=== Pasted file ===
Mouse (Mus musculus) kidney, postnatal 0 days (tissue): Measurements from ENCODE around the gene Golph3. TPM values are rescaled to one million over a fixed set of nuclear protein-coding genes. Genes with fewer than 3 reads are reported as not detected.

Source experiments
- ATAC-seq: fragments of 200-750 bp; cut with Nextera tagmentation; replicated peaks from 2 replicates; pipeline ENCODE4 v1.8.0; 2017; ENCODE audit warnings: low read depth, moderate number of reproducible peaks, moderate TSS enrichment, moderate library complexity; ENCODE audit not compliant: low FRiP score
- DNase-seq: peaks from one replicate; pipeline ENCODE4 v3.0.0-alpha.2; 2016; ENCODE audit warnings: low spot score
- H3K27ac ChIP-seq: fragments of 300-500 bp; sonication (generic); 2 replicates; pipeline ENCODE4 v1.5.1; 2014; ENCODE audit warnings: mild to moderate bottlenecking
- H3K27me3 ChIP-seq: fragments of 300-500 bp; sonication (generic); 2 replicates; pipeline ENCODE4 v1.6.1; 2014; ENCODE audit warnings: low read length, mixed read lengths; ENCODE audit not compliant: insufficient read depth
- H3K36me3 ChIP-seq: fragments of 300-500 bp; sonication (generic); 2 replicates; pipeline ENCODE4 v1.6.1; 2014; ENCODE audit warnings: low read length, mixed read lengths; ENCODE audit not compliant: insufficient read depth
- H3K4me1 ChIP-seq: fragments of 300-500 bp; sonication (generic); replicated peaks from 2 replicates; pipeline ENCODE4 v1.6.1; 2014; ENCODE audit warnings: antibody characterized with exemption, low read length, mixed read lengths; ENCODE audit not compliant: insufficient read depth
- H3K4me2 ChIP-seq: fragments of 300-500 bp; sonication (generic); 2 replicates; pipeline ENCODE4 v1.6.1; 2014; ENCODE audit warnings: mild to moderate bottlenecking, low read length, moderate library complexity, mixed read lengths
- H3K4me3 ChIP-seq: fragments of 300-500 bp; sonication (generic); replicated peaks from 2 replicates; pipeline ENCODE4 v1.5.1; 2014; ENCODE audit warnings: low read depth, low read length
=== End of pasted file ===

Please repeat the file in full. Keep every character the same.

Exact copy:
Mouse (Mus musculus) kidney, postnatal 0 days (tissue): Measurements from ENCODE around the gene Golph3. TPM values are rescaled to one million over a fixed set of nuclear protein-coding genes. Genes with fewer than 3 reads are reported as not detected.

Source experiments
- ATAC-seq: fragments of 200-750 bp; cut with Nextera tagmentation; replicated peaks from 2 replicates; pipeline ENCODE4 v1.8.0; 2017; ENCODE audit warnings: low read depth, moderate number of reproducible peaks, moderate TSS enrichment, moderate library complexity; ENCODE audit not compliant: low FRiP score
- DNase-seq: peaks from one replicate; pipeline ENCODE4 v3.0.0-alpha.2; 2016; ENCODE audit warnings: low spot score
- H3K27ac ChIP-seq: fragments of 300-500 bp; sonication (generic); 2 replicates; pipeline ENCODE4 v1.5.1; 2014; ENCODE audit warnings: mild to moderate bottlenecking
- H3K27me3 ChIP-seq: fragments of 300-500 bp; sonication (generic); 2 replicates; pipeline ENCODE4 v1.6.1; 2014; ENCODE audit warnings: low read length, mixed read lengths; ENCODE audit not compliant: insufficient read depth
- H3K36me3 ChIP-seq: fragments of 300-500 bp; sonication (generic); 2 replicates; pipeline ENCODE4 v1.6.1; 2014; ENCODE audit warnings: low read length, mixed read lengths; ENCODE audit not compliant: insufficient read depth
- H3K4me1 ChIP-seq: fragments of 300-500 bp; sonication (generic); replicated peaks from 2 replicates; pipeline ENCODE4 v1.6.1; 2014; ENCODE audit warnings: antibody characterized with exemption, low read length, mixed read lengths; ENCODE audit not compliant: insufficient read depth
- H3K4me2 ChIP-seq: fragments of 300-500 bp; sonication (generic); 2 replicates; pipeline ENCODE4 v1.6.1; 2014; ENCODE audit warnings: mild to moderate bottlenecking, low read length, moderate library complexity, mixed read lengths
- H3K4me3 ChIP-seq: fragments of 300-500 bp; sonication (generic); replicated peaks from 2 replicates; pipeline ENCODE4 v1.5.1; 2014; ENCODE audit warnings: low read depth, low read length